Court orders are like parking restrictions.

You can’t just ignore them.  Or if you do, you will bear the brunt of the traffic warden and his punishing tickets.

Take, for example, a Child Arrangements Order.  Once it’s finally agreed, parents will hope the court proceedings are over and the arrangements are set in stone. However, what if one parent doesn’t adhere to the arrangements for example by failing to bring the children to the local McDonalds to spend time with the other parent, or by refusing to return the children after a day of fun?! By doing this they are breaching a court order and Judges do not take this lightly.

If a parent breaches an order, the other parent may start enforcement proceedings. Judges, like traffic wardens, have the power to take draconian measures such as: ordering the parent to carry out unpaid work, to pay the other parent financial compensation, to transfer residence of the children to the other parent or even commit the breaching parent to prison. Powers far beyond that of your local traffic warden! So beware, court orders are made to be followed and can be enforced with odious consequences!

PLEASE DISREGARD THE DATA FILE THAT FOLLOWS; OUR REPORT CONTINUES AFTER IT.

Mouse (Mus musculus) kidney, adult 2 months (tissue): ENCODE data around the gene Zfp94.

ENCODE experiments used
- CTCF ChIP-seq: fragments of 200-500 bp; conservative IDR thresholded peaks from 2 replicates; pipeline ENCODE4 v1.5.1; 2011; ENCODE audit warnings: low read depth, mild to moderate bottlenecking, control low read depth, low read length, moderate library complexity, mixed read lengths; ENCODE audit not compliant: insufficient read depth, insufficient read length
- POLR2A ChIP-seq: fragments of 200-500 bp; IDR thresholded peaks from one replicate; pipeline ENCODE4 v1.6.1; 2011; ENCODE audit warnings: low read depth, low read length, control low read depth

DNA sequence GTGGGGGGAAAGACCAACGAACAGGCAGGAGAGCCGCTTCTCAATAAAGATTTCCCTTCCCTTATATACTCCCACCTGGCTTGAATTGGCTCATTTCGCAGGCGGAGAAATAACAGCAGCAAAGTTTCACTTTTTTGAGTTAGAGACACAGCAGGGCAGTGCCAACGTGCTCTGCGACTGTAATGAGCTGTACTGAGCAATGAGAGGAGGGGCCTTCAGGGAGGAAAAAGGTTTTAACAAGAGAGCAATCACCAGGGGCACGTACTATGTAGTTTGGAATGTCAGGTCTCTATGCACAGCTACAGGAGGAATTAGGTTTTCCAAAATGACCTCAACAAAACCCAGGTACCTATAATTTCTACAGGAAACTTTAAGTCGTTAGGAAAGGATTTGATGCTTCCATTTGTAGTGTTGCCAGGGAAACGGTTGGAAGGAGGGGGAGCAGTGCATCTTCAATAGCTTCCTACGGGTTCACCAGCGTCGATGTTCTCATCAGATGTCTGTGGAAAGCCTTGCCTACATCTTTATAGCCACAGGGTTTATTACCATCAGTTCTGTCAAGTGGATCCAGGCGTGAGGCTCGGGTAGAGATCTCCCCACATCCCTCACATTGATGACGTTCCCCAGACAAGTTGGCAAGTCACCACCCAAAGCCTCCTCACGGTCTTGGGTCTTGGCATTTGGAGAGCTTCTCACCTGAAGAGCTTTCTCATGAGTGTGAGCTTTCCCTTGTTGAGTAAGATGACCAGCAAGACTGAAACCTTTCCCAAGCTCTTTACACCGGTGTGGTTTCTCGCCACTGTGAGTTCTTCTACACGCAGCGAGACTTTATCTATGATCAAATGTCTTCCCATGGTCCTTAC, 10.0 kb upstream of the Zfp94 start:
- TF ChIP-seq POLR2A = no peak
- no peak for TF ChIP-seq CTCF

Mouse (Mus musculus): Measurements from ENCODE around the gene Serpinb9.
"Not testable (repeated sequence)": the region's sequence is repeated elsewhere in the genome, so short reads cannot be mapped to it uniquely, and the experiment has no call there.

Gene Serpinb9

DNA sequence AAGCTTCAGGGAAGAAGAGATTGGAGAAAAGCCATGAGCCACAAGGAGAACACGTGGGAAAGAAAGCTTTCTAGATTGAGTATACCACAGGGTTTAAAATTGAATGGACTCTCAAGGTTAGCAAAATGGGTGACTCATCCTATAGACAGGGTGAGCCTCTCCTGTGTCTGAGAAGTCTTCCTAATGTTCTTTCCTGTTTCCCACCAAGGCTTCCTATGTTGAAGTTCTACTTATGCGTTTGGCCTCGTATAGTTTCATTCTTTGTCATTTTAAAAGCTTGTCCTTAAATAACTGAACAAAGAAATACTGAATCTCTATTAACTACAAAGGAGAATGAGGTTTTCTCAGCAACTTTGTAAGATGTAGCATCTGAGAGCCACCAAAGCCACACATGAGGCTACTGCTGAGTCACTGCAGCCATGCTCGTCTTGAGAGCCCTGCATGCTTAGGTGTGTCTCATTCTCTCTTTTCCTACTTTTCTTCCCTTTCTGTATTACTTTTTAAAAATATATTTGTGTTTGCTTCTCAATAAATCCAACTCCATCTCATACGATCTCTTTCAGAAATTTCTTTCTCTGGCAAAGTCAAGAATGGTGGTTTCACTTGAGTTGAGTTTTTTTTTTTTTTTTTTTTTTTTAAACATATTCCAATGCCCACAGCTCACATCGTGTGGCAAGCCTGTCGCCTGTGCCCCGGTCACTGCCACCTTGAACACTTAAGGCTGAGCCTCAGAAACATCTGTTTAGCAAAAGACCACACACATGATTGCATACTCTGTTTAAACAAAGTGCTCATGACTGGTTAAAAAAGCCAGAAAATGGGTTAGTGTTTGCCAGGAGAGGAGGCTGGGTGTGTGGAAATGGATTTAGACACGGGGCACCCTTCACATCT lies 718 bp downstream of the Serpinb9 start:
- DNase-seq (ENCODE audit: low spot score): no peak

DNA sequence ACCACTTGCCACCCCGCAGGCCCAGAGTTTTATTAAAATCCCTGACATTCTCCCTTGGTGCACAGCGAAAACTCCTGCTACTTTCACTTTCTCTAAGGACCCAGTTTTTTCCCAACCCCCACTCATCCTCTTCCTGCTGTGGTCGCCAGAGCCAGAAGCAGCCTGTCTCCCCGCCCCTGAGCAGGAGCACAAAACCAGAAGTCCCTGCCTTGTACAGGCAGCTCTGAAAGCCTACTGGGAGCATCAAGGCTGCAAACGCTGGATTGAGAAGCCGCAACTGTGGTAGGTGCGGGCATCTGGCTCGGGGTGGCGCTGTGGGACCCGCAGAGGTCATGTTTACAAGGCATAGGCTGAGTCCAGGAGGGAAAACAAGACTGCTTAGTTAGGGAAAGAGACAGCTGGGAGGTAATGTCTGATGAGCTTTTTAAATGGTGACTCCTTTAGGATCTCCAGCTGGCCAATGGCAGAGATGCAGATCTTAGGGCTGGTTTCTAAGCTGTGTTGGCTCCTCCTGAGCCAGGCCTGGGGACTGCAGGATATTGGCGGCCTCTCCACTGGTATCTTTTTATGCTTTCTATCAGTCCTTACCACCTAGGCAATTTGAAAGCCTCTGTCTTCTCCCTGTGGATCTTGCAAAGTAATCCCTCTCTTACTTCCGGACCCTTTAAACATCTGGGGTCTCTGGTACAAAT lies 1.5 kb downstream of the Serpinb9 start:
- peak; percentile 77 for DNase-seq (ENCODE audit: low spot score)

However, unlike traffic wardens, Judges have discretion when handing out their ‘tickets’. They will also bear in mind the affect that any enforcement orders will have on the children. For example the trauma of a parent being sent to prison, or the reduction in time that a child may spend with a parent who is ordered to carry out unpaid work may negatively affect the child in question. Judges will also take into account a parent’s reasonable excuse for breaching an order and may not enforce it if he finds their actions to be justified.

In some cases it is necessary to breach an order to protect a child’s safety or welfare, but before you just decide to ignore the order, try talking to someone – if the other parent isn’t likely to be responsive, talk to a solicitor and get some advice about your options.

Kleyman & Co Solicitors.  The full service law firm.  Helping to keep you out of a jam.